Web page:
A Causal-Comparative Study on the Effects of Prekindergarten on Kindergarten Readiness Assessment (KRA) Social Foundation Scores
School of Education
Doctor of Education (EdD)
Cognitive Learning, Head Start, Kindergarten, Prekindergarten, Preschool, Social Skills
Miller, Sabrina, "A Causal-Comparative Study on the Effects of Prekindergarten on Kindergarten Readiness Assessment (KRA) Social Foundation Scores" (2018). Doctoral Dissertations and Projects. 1831.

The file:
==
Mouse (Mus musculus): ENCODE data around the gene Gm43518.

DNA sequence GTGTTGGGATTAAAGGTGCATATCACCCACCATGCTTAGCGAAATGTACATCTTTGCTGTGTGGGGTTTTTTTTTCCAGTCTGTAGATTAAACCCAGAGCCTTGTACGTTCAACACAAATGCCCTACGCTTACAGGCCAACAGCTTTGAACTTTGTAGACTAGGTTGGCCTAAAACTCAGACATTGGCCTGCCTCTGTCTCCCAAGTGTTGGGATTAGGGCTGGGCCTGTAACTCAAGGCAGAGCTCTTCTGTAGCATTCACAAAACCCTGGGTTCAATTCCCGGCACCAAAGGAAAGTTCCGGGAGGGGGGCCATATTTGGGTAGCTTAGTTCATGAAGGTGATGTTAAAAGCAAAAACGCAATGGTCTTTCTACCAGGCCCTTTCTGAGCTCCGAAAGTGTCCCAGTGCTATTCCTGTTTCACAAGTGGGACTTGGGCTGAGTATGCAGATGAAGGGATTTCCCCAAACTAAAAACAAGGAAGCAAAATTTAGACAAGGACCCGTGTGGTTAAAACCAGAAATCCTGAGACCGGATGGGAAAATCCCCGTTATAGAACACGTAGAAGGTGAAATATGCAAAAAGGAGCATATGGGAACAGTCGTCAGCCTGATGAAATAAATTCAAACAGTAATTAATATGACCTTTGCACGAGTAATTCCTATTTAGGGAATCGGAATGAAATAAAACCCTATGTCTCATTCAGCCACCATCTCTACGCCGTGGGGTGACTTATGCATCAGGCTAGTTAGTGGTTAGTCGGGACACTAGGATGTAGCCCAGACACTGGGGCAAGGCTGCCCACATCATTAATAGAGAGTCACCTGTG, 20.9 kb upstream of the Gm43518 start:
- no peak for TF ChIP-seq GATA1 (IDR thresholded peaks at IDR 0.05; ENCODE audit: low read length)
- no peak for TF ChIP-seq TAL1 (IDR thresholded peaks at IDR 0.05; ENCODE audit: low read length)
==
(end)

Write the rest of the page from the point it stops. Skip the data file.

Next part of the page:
A student’s educational development is brought on through learning experiences and lessons that enhance school readiness and set the tone for the remainder of that student’s life. School readiness begins with attendance in a preschool environment. Although not mandatory, the educational journey can begin in prekindergarten where children are exposed to a variety of lessons and experiences that enhance literacy, social, math, and physical skills. This study examined the impact that prekindergarten had on the social and behavior skills, also known as social foundations using a causal-comparative design. Specifically, this study determined if there was a difference among the Kindergarten Readiness Assessment (KRA) social foundation scores of students who attend prekindergarten programs compared to students who do not attend prekindergarten programs. This study included KRA scores from kindergarteners enrolled in a school district in Maryland during the 2016-2017. For the 2016-2017 school year, the study assessed 213 students using KRA. From that population, 70 samples were analyzed using the Kruskal Wallis H Test. Based on the test, there were significant differences among the KRA social foundation scores of kindergarten students who attended Head Start, school-based prekindergarten, private preschool, or no prekindergarten program. This study was important since it addressed students’ social development at the beginning of their educational career in different learning environments. Additionally, it provided information on the development of the whole child.